50 Words or Less
Very long. Insanely forgiving. Smartly engineered combo set. Perfect for high handicapper or the better player who values performance over looks.
You know what’s good? Hybrids. Hybrids are a lot easier to hit than long irons. The problem is, most people buy their hybrids haphazardly, so they have terrible distance gaps.
You know what’s better? Combo sets. When the hybrids and irons are designed to work together, that’s a good thing. The problem is, most of these sets aren’t engineered well enough to give regular golfers consistent distance gaps.
You know what’s the best? A combo set engineered by PING to have consistent distance gaps all throughout the set. Oh, and it’s one of the longest irons you can buy. And it’s ridiculously forgiving. If you like that kind of thing, let me introduce you to the PING Karsten irons.
There’s no hiding it, these are some beefy irons. PING has built the Karsten irons with thick top lines, plenty of offset, and soles so wide that you could serve dinner on them, but in a super game improvement set, big is beautiful.
The hybrids in this set will definitely appeal to the SGI player, but they will have crossover appeal to mid and low handicappers as well. There’s no offset, and the grey face and top line allow the golfer to ignore the bulk behind it.
Sound & Feel
If you enjoy long, uninterrupted walks, you’ll love the feel of the PING Karsten hybrids. More than any other hybrid I’ve hit these year, these feel fast. They’re not very loud, it’s more of a mid-range tink, but the ball feels like it’s exploding off the club face. From a feel perspective, they’re extremely fun to hit.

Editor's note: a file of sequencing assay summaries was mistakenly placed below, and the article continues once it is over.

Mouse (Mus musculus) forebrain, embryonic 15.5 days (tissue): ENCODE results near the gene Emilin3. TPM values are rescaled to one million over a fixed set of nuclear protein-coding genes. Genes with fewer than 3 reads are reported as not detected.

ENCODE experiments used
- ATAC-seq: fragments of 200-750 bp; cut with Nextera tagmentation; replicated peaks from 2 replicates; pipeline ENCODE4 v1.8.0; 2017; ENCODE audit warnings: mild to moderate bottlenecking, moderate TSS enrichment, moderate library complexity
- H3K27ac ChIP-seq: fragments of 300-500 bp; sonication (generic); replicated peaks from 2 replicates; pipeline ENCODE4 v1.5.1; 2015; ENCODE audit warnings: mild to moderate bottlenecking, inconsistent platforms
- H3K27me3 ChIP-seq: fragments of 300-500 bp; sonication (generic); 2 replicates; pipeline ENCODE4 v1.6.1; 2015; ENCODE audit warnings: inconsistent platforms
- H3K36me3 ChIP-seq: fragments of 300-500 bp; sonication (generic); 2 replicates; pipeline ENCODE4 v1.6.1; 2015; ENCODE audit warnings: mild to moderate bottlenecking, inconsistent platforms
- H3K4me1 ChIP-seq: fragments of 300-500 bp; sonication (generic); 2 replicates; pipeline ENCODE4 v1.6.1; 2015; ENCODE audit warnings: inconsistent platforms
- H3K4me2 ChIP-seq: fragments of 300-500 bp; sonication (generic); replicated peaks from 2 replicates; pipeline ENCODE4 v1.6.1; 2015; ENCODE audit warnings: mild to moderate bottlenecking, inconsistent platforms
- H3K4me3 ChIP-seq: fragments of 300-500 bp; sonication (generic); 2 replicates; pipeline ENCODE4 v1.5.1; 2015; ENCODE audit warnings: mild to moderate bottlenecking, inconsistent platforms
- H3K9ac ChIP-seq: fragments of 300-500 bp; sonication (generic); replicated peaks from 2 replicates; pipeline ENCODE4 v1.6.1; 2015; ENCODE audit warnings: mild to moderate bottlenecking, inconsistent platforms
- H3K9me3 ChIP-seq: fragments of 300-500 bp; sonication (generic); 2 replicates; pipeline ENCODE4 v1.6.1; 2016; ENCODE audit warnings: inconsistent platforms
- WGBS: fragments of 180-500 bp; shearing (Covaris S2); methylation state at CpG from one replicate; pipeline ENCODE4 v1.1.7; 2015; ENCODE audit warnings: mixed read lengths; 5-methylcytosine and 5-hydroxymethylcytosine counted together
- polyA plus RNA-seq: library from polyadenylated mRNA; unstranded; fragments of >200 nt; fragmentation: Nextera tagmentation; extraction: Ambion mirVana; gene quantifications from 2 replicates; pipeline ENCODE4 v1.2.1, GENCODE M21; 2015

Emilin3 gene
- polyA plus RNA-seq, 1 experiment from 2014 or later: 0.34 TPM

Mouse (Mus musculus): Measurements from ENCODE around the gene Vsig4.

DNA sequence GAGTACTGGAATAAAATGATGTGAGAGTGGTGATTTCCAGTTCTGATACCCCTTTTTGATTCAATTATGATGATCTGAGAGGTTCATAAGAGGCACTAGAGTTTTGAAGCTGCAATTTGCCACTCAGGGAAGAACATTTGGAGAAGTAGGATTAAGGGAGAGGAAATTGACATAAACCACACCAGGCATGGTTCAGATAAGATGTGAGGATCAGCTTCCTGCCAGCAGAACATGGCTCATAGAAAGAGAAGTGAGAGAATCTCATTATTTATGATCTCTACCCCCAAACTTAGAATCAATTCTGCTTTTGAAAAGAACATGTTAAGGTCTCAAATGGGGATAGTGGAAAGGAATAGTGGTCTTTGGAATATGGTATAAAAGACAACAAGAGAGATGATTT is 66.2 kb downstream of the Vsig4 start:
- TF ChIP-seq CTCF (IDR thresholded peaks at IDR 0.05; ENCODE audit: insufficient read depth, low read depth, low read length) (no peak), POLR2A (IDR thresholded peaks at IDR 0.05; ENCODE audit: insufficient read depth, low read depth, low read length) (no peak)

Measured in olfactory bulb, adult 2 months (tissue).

The Karsten irons feel crisp at impact, no matter how you hit the ball. This is a mixed blessing: it’s nice to skip the stinging feeling of a mishit, but that feedback is useful in dialing in your ball striking. On balance, I think the forgiving feel is the better way to go for the higher handicap player.
There are three things that you need to know about the PING Karsten irons: they’re forgiving, they’re long, and the distance gaps hold up throughout the entire set.
There are a lot of ways you could describe how forgiving the PING Karsten irons are – ridiculously, extremely, like cheating, point-and-shoot – but for me this set elicited memories of playing Tiger Woods Golf on Playstation. Mishits? What are those? My character is maxed out on ball striking! He hits his clubs the same distance, every shot, no matter what! That’s what the Karsten irons do: same distance, high and straight, shot after shot. Go ahead, try and hit it fat – the massive sole just skates through the turf. Catch it a groove thin, the low CG throws the ball into the sky anyway. Heel or toe misses? Still pin high.